US authorities target stablecoin run risk

US authorities are seeking to rein in the financial stability risks created by the runaway growth of the stablecoin market, according to a new report released yesterday.

Stablecoins are digital tokens designed to trade one-for-one with a specified fiat currency and whose value is backed by holdings of assets denominated in that currency.

In their report, the President’s Working Group on Financial Markets (PWG), the Federal Deposit Insurance Corporation (FDIC) and the Office of the Comptroller of the Currency (OCC) called for new legislation to address concerns about the rising systemic risk caused by stablecoins.

The PWG was set up in 1988 by an executive order from then-president Reagan, the FDIC insures US bank deposits and the OCC, a department of the US Treasury, supervises national banks, thrift institutions and the federally licensed branches and agencies of foreign banks in the United States.

Three demands for stablecoin issuers

The PWG, FDIC and OCC set out three principal demands yesterday in their report.

They said that US legislators should force stablecoin issuers to be insured depository institutions, they should require custodial wallet providers to submit to federal oversight, and they should restrict stablecoin issuers’ affiliation with other commercial entities.

Anyone with an account at an FDIC-insured bank in the US is protected against bank failure by federal insurance up to a limit of $250,000 per depositor, per insured bank, for each account ownership category.

Supervisors should also have authority to implement standards to promote interoperability among stablecoins, the report’s authors said.

“Stablecoins that are well-designed and subject to appropriate oversight have the potential to support beneficial payments options.  But the absence of appropriate oversight presents risks to users and the broader system,” said Secretary of the Treasury Janet L. Yellen, commenting on the release of the report.

“Current oversight is inconsistent and fragmented, with some stablecoins effectively falling outside the regulatory perimeter,” Yellen went on.

“Treasury and the agencies involved in this report look forward to working with members of Congress from both parties on this issue.  While Congress considers action, regulators will continue to operate within their mandates to address the risks of these assets.”

Stablecoin redemption rights vary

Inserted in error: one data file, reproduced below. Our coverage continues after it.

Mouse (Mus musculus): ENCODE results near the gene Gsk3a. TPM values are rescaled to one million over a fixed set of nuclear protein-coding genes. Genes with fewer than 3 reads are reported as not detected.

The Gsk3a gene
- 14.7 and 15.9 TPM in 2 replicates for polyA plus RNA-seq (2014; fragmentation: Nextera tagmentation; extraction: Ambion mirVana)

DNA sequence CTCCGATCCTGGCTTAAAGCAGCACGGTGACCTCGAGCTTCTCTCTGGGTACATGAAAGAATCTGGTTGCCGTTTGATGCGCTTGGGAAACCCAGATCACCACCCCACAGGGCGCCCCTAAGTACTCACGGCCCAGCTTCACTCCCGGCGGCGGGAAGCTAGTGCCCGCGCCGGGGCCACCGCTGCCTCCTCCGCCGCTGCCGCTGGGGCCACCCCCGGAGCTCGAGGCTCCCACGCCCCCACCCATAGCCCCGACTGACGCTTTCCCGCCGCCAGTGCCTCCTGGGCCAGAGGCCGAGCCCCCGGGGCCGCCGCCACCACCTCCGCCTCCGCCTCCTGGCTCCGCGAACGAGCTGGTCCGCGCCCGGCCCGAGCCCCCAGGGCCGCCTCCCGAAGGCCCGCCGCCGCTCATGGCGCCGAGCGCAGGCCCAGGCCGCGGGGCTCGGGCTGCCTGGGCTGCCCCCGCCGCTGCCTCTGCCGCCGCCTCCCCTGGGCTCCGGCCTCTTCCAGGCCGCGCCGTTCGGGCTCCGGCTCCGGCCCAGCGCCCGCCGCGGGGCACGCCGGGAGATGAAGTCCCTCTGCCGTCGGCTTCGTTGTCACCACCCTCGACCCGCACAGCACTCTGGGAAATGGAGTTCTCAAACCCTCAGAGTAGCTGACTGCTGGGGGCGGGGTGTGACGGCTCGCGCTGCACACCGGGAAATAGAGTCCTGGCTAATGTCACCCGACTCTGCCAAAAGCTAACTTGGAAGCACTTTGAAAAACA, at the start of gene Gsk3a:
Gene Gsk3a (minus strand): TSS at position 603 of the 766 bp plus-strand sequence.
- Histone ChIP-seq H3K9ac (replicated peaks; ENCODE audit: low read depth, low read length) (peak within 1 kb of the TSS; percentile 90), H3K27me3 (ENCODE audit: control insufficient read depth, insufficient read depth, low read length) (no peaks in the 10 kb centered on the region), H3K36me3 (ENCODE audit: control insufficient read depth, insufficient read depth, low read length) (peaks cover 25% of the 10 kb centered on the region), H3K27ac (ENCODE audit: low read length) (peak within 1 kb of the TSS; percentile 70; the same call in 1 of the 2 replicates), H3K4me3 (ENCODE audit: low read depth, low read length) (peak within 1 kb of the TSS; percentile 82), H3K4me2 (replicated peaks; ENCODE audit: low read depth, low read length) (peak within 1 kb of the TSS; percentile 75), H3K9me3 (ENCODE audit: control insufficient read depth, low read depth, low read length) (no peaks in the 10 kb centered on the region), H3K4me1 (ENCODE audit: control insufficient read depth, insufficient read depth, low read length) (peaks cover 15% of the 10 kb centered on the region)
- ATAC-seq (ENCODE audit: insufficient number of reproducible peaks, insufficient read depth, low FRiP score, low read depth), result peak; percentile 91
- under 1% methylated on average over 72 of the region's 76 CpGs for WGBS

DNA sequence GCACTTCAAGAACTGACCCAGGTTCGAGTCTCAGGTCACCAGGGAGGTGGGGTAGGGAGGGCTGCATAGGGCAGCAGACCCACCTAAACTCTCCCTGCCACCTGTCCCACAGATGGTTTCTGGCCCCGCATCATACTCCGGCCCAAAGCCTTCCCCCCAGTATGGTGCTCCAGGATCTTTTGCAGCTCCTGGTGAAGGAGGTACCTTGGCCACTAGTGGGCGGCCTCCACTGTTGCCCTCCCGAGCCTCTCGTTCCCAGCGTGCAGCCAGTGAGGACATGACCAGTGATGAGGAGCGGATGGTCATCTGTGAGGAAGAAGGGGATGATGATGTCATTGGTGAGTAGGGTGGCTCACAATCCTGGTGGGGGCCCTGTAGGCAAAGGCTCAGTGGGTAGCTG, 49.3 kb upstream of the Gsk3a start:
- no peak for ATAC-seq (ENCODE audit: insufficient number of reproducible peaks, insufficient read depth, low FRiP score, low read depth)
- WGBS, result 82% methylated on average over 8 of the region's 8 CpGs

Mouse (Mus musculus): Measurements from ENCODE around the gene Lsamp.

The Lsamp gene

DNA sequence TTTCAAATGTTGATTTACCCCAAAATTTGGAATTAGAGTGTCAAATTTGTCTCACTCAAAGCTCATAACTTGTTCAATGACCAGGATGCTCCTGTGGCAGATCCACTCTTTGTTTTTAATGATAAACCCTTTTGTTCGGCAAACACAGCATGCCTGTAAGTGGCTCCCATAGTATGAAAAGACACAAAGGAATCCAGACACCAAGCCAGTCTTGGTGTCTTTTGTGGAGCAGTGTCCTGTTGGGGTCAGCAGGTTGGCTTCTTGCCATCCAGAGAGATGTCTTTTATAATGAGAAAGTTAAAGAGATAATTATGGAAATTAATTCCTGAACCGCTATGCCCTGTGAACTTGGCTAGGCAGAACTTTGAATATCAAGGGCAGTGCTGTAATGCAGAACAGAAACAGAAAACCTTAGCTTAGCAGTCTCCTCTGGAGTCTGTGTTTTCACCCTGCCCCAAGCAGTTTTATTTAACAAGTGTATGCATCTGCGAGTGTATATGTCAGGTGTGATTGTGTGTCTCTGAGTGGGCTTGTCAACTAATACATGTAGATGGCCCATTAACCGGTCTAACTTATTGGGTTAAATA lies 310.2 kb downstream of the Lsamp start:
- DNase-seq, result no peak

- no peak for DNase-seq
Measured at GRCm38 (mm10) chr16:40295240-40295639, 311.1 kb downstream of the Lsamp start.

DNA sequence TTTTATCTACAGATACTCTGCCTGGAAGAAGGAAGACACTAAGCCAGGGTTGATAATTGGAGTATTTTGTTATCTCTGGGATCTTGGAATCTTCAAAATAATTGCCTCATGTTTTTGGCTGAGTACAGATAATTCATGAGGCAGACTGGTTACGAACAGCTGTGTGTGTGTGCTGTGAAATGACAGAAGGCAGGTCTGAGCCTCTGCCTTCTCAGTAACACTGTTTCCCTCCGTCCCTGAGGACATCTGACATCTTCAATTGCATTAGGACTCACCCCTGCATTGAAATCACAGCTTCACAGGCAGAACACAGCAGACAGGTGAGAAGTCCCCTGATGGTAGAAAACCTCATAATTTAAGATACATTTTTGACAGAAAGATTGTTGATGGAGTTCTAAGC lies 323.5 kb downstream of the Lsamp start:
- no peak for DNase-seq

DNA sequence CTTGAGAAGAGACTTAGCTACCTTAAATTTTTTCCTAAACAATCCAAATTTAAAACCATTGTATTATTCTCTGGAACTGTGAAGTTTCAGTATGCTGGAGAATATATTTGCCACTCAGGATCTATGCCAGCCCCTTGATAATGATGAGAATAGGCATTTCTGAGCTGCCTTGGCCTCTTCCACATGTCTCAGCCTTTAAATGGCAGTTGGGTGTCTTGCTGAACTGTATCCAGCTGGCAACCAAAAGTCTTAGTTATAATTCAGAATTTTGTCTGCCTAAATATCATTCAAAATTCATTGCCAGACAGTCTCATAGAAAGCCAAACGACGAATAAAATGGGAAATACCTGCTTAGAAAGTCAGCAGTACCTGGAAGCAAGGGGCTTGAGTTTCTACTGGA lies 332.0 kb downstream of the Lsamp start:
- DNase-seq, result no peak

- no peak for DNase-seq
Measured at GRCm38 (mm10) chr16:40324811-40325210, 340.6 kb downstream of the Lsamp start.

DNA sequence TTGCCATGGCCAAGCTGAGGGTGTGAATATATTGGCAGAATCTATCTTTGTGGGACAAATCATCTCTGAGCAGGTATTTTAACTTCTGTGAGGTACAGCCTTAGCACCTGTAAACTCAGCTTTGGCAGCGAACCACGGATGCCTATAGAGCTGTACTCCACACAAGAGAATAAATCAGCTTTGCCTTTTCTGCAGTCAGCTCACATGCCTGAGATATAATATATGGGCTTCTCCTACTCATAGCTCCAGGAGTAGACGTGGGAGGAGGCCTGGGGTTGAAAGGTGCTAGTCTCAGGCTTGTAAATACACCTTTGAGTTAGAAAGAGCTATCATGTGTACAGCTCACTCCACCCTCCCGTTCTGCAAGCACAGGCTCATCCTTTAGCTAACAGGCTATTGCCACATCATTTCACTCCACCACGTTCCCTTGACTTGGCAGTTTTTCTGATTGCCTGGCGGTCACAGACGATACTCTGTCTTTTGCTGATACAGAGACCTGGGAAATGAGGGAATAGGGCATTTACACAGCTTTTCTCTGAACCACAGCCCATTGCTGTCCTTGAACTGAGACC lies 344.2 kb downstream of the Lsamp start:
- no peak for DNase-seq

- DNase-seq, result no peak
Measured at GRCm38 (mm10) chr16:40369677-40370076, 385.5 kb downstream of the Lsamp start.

In the report, the PWG, FDIC and OCC pointed out that the current absence of regulation of stablecoins is confronting investors with a variety of risks.

For example, they said, stablecoin redemption rights can vary considerably, in terms of both who may present a stablecoin to an issuer for redemption and whether there are any limits on the quantity of coins that may be redeemed.

Some issuers are permitted under the terms of the arrangement to postpone redemption payments for seven days, or even to suspend redemptions at any time, giving rise to considerable uncertainty about the timing of redemptions, the PWG, FDIC and OCC went on.

And they said, stablecoins also differ in the nature of the claim provided to the user, with some providing a claim on the issuer and others providing no direct redemption rights to users.

By comparison, the PWG, FDIC and OCC went on, a demand deposit held at an insured depository institution is a claim on the issuing bank that provides the depositor with the right to receive US dollars upon request.

The value of this claim is insured and entitled to depositor preference in case a bank fails, they said.

Under a system of depositor preference, depositors’ claims on a bank are treated as senior to those of other creditors. This means that if the bank fails, the depositors get paid back first. Then what’s left over from the bank’s estate is divided up amongst the other creditors, depending on their order of seniority.

International coordination

In their stablecoin report, the US authorities conceded that they will need to act in coordination with other global rule-setting bodies.

In October 2020 the G20 Financial Stability Board (FSB) set out ten high-level recommendations to promote the coordinated regulation and supervision of global stablecoins.

Last month the Bank for International Settlements (BIS) and the International Organization of Securities Commissions (IOSCO) said the operators of systemically important stablecoins must follow the 2012 Principles for Financial Market Infrastructures (PFMI).

And last week the Financial Action Task Force (FATF) released updated guidance on crypto assets, in which it called for the money laundering and terrorist financing risks associated with stablecoins to be addressed in “an ongoing and forward-looking manner”.

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